Health law is the federal, state, and local law, rules, regulations and other jurisprudence among providers, payers and vendors to the healthcare industry and its patient and delivery of health care services; all with an emphasis on operations, regulatory and transactional legal issues.
Providers licensed or regulated by the Agency for Health Care Administration must make certain that their employees and/or contracted personnel have had Level 2 Background Screening (criminal history background check) pursuant to Florida Statutes and Administrative Code within 10 business days of being hired. Also, if a potential employee or contractor has not been employed within the previous 90 days, even if that individual previously had level 2 background screening, the individual will need to go through submitting fingerprints again. Further, each employee or contracted individual that is subject to Level 2 Background Screening must renew the background screening every 5 years to be eligible for employment or continued employment with an AHCA licensed or regulated provider.
Fingerprint Retention Period
The 5 year expiration from the date of retention of fingerprints is the date that the Florida Department of Law Enforcement (“FDLE”) will purge fingerprints from storage, meaning if fingerprint retention renewal has not occurred prior to this date, the whole screening process, that is fingerprinting, etc., starts over. There is no “grace period” if fingerprints have been purged, which means the individual is no longer “technically” eligible for employment with an AHCA licensed provider (and perhaps other providers licensed and regulated by other state agencies such as Department of Health, Department of Children and Families, or Department of Elder Affairs). Further if the provider is in the process of an AHCA survey, accreditation survey, or renewal licensure application, not having a current Level 2 Background Screening for an employee or contractor might subject the provider to a statement of deficiency, assessment of administrative fines or fees, or denial of a licensure renewal application. read more
If you have ever been the recipient of a Florida state agency’s (i.e. Department of Health, AHCA, etc.) notice regarding an adverse action, such as a Notice of Intent to Deny, licensure application, renewal or change of ownership, you probably received an Election of Rights form along with the agency’s notice. The Election of Rights form must be completed and returned to the agency within 21 days of receiving the agency’s notice. In completing the Election of Rights form, you are given three options to choose from in deciding how you want to respond to the agency’s notice.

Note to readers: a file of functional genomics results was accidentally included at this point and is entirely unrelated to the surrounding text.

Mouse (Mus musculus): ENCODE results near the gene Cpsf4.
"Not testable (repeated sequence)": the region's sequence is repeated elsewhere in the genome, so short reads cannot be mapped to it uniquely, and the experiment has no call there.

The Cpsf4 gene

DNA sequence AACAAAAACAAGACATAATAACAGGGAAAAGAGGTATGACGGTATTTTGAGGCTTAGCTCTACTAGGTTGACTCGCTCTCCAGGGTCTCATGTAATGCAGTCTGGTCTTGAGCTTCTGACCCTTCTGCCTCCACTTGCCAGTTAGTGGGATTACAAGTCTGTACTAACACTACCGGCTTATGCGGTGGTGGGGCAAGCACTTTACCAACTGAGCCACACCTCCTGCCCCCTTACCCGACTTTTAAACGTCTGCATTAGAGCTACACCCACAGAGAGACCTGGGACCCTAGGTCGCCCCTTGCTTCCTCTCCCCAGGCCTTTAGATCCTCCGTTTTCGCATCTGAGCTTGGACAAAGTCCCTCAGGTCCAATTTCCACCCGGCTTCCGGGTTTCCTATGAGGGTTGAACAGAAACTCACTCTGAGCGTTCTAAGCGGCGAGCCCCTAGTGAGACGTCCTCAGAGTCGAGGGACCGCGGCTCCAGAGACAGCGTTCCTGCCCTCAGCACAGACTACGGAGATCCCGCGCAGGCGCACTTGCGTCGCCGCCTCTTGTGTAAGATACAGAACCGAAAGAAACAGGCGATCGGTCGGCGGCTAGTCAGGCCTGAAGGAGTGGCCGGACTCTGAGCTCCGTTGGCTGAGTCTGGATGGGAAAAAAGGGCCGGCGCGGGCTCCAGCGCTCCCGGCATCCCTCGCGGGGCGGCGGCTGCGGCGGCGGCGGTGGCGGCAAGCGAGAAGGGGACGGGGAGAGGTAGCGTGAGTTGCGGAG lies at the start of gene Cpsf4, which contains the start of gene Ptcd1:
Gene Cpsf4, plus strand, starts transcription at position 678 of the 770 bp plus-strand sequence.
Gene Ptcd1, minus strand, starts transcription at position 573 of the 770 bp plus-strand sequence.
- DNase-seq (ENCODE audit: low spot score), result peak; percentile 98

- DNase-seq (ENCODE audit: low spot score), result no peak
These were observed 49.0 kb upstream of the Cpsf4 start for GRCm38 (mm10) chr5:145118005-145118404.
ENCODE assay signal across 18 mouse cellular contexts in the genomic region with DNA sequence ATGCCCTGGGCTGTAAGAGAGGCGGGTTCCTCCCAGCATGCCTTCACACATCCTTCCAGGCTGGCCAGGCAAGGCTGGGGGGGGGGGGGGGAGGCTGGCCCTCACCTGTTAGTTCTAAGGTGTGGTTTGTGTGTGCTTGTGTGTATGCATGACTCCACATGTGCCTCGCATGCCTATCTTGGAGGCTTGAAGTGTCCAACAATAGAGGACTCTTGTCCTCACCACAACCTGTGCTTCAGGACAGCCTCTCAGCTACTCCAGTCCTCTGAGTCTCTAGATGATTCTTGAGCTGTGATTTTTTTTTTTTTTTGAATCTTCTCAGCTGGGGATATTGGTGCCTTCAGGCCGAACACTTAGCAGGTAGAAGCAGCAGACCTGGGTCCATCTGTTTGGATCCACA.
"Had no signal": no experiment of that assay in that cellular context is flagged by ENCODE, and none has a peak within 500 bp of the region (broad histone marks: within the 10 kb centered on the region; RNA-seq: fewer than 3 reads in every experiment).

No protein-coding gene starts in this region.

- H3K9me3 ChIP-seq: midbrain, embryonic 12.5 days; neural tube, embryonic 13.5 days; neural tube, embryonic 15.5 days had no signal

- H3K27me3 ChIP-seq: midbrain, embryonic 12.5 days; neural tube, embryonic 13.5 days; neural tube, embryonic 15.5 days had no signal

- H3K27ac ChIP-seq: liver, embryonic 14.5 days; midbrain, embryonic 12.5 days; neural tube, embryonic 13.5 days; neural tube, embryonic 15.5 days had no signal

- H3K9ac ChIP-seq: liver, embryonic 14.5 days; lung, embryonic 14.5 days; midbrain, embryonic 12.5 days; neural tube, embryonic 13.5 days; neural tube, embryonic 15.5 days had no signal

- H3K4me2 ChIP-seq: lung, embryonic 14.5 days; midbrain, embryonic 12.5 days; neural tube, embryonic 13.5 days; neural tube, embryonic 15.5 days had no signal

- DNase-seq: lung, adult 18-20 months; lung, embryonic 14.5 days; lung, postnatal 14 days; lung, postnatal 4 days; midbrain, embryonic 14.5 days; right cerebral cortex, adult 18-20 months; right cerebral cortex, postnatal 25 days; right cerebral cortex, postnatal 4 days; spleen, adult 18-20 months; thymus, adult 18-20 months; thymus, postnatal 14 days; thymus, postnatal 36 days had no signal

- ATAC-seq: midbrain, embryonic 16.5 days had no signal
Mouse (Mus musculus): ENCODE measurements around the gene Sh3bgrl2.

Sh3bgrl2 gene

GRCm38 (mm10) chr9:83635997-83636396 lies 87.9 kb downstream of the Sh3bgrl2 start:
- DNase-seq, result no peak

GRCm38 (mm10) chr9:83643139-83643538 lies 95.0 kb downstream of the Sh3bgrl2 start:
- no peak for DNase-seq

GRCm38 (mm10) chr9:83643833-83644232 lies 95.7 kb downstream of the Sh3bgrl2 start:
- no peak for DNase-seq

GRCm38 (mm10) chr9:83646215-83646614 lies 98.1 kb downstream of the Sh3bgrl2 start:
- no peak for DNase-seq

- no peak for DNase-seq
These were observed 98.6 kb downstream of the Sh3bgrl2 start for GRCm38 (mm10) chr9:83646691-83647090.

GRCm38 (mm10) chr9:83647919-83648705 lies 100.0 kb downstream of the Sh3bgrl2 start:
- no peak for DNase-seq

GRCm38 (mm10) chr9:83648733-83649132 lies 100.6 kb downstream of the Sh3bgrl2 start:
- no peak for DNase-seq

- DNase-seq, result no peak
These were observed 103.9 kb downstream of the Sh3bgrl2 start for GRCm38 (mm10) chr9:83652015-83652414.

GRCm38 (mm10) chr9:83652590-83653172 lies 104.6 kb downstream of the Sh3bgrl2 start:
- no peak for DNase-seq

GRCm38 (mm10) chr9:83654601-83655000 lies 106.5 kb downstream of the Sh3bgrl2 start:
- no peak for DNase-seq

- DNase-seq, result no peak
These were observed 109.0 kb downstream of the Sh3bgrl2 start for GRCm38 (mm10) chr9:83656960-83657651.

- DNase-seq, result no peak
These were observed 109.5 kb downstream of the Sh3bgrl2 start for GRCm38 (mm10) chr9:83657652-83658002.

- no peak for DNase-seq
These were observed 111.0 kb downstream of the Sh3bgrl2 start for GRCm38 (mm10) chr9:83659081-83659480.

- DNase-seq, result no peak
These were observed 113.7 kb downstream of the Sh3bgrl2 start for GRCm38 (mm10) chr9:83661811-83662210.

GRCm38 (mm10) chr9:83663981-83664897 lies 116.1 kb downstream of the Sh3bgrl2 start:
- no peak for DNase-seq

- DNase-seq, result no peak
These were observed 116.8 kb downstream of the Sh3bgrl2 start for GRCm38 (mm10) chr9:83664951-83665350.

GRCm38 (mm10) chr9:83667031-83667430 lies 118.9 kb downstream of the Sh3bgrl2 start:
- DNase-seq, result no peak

Under Option One you admit to the allegations of facts and law contained in the agency’s notice of intended action and waive the right to object and have a hearing. This is akin to an admission of guilt, that the agency is right in its decision, and you agree to a final order that supports the agency’s actions, including imposition of fines and punishment against you. Option One is generally not in your best interest. read more
A new law passed by the Florida Legislature shaves off some of the sharp edges of Florida law that applies to physicians who are impaired by substance abuse or mental illness. The hub of treatment referenced in the law is the Impaired Practitioner Program (IPP). Over the years, the IPP (a quasi-governmental entity) has come under fire for being too aggressive in how it deals with impaired physicians, by acting more like law enforcement than a healthcare provider. Allegations in the past include physicians feeling “hauled off” to treatment before the demonstrated need was clear and being directed to providers that were expensive or inconvenient with reasonable alternatives exist.
The new law rounds out the IPP operations in creating additional accountability through the appointment by the Department of Health (DOH) of one or more consultants. It also:
allows certain providers to report an impaired practitioner to a consultant instead of the DOH. Some in the program felt they were being leveraged into cooperating when they felt it was counter-indicated. This measure might help balance the issues by interposing an independent consultant that is not under the IPP;
prevents the consultant from reporting to DOH a practitioner who is self referring for treatment, but keeps intact features of accountability to help ensure the practitioner completes treatment;
requires the consultant to copy the patient and any legal representative on any information release; and
protects the consultant by extending sovereign immunity to him/her.
Healthcare professionals interacting with the IPP need to know their rights and options. The new law helps facilitate that.
It’s almost renewal time once again for many health care practitioners. If this is your renewal cycle, please note the following information provided by the Florida Board of Medicine, which can help you avoid some of the most common delays encountered with license renewals.
It is important to remember the upcoming renewal is the first to have mandatory continuing medical education reporting requirements. If you have not done so, please activate your account with CE Broker and ensure that all required CME you have completed for this renewal has been uploaded.
Most of the medical practitioners renewing will be required to submit the following:
Completed renewal application
Evidence that you have practiced medicine or have been on the active faculty of an accredited medical school for at least two years of the immediately preceding four years
Completion of Financial Responsibility form
Completion of Physician Workforce Survey
Verification of Physician Profile
Verification of your current status relating to prescribing controlled substances for the treatment of chronic non-malignant pain